The financial troubles were made worse when her son committed suicide in front of her in 1988.
In her book A Mother’s Story, which the New York Times called “a small, brave, heartbreaking book,” Gloria describes in detail the darkest place a mother can possibly know.
Although painful to read, Gloria’s almost diary account of watching her son jump from her terrace of their 14 floor building is made all that more harrowing simply by disorienting sequence of events. It was a hot day in July. Carter had woken up from a nap. He enters his mother’s room asking her “What happened?” Before she can react, he’s fled up to the terrace and is threatening to jump.
“I stood there afraid to move, afraid it would send him down – shouting Carter! Carter! Then suddenly a helicopter passed above us. High up in the fading summer light – he looked directly up as if it were a signal. Then he turned and reached his hand out yearningly to me. And I moved towards him. My hand reached for his, but as I did he moved, deftly as an athlete, over the wall, holding on to the edge as if it were a practice bar in a gym. He firmly and confidently held on to the ledge, hanging over the fourteen story building, suspended there. “Carter come back,” I shouted, and for a moment, I thought he was going to. But he didn’t. He let go.”
“When my nanny was taken from me and when Wyatt died so early, I thought nothing that bad could ever happen to me again,” admitted Vanderbilt. “And then of course Carter died and it was even more terrible.”
Gloria managed to will herself back to life by trusting in a process of letting herself feel the pain.
“You have the courage to let the pain you feel posses you, the courage not to deny it and if you do this, the day will come when you wake and know that you are working through it and because you are there, there is a hope, a small thing may it be, but a hope you can trust.”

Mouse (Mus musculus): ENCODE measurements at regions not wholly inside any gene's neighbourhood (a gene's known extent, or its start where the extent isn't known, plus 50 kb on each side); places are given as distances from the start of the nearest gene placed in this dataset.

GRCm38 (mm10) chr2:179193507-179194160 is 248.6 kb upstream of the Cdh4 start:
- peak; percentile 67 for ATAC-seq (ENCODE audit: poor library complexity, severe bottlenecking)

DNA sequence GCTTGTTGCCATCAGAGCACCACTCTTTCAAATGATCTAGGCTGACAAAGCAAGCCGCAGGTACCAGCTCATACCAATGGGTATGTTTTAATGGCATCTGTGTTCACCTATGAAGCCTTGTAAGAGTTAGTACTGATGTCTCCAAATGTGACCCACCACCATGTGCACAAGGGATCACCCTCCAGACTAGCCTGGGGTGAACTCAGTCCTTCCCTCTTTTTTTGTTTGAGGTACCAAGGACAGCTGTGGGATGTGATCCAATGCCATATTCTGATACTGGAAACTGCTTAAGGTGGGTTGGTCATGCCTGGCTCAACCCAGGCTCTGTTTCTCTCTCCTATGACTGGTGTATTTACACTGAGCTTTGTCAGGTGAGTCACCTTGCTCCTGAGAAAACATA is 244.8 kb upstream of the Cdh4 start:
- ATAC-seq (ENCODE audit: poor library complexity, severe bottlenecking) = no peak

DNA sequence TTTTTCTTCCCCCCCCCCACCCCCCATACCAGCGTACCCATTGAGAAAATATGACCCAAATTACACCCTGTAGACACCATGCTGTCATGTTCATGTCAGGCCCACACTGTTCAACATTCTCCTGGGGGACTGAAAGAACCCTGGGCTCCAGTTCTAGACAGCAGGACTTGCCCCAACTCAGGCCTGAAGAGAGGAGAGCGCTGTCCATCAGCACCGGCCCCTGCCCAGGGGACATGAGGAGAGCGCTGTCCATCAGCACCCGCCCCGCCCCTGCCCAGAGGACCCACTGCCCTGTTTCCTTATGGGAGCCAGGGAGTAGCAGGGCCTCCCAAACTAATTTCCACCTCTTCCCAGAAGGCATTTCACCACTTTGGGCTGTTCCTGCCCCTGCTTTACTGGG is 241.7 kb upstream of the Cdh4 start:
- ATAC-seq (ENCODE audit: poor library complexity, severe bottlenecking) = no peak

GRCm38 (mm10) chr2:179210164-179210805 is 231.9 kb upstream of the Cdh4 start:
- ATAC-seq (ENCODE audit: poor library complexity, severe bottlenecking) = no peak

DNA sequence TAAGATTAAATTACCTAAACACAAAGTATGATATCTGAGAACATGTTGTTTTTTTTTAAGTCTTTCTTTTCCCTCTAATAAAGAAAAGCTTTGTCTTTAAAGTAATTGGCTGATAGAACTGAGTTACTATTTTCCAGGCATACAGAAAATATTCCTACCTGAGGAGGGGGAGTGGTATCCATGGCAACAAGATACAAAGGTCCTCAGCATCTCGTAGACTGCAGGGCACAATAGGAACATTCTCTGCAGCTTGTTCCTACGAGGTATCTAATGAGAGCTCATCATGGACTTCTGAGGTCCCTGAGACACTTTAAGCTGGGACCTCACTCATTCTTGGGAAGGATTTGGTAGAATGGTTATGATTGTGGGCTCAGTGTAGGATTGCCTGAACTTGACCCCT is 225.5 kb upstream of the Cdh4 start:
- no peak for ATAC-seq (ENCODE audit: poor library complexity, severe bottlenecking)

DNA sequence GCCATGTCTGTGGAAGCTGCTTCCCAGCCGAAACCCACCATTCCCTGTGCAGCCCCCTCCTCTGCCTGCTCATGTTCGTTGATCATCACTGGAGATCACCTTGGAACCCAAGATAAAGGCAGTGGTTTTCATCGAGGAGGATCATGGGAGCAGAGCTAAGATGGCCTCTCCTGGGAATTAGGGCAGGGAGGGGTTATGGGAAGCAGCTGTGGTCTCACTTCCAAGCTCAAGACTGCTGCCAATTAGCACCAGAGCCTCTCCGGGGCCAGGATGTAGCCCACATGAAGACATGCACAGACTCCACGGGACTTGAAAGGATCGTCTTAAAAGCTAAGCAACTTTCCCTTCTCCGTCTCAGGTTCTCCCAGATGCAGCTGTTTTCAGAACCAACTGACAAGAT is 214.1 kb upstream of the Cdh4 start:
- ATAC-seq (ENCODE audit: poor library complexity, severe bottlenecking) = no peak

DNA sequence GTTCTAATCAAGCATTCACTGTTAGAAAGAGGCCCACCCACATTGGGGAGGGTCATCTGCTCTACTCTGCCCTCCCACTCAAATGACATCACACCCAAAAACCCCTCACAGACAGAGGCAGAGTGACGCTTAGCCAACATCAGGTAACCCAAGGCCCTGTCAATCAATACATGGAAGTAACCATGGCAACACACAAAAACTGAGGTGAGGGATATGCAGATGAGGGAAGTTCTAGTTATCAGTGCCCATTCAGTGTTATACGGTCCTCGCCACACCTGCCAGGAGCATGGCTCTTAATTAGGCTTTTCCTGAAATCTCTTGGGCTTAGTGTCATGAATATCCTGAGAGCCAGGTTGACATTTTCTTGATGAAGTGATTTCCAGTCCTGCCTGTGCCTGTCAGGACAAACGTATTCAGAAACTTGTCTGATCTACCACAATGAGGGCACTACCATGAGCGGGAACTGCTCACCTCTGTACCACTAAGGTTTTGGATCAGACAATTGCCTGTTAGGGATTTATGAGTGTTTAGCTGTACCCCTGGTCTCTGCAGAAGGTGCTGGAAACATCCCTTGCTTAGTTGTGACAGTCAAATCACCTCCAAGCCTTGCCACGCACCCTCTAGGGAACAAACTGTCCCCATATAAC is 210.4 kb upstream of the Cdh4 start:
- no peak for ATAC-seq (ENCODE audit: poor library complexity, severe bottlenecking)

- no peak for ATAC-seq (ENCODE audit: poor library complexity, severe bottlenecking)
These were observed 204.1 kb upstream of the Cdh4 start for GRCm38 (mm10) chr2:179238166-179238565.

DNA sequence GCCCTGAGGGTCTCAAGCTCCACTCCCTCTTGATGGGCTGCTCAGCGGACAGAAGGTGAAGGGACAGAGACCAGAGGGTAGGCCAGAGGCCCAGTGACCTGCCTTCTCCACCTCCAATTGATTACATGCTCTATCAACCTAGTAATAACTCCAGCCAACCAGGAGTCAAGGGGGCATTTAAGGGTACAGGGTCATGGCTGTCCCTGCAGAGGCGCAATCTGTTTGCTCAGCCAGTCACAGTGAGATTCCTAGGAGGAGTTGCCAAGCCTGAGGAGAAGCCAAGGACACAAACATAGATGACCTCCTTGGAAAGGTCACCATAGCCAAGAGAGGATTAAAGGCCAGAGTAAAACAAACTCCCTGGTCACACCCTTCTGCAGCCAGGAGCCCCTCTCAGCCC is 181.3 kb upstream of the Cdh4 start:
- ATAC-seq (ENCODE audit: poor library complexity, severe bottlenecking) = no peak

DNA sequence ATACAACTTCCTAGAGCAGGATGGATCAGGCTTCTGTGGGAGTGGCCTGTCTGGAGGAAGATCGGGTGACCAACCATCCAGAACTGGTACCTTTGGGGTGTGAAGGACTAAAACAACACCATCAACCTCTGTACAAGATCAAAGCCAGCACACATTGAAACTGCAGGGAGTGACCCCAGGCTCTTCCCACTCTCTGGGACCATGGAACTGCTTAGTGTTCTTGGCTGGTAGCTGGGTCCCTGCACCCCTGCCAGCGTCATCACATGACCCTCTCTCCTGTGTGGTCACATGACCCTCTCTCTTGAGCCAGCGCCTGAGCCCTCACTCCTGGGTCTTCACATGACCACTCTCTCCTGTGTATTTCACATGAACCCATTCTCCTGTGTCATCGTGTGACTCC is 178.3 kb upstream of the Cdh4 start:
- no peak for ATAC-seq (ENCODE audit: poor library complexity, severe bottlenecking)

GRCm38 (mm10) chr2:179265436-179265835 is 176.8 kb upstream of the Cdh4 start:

“Gloria has managed to remain pure despite the tragedies,” said Brantly. “She is enthousiastic and alive, and that is what I think is so beautiful about her. She has a child thing about her. She still believes in romance. She is extraordinary.”
At 94, Vanderbilt still lives in her New York apartment. She still paints and writes and even produced an erotic novel in 2009 name. She was the subject of a recent HBO documentary entitled Nothing Left Unsaid, a film that deals with memory and regret and the “longing for that which I never had,” a Dansish expression, Vanderbilt thinks best captures the way she looks at her life, one that was seemingly so rich, but laced so often with pain and suffering.
With the dinosaurs of the gilded age all but now extinct, Gloria is the last of her breed. In many ways, Vanderbilt was far from an aristocrat, and closer to her great-grandfather, the self-made businessman patriarch Cornelius. Someone who lived outside of the role she’d been raised to be, a painter, an actress, a designer or as Goodman described her – “a renaissance man but in woman form.”
She’s also a dreamer. Once she wrote to a friend her plans for later in life.
“I dream of having have a tiny secret house like somewhere in Venice Beach. There I will let my hair grow long and white and you will help me decorate it and there will be a tiny guest cottage painted sea blue and I will paint during the day and at night we’ll dance with friends on the beach and in the gardens, there will be a gazebo painted silver with vines of night scented jasmine twining over us as we sit having jasmine tea. And there will be a mist in the afternoon. Oh I must stop before I get completely carried away.”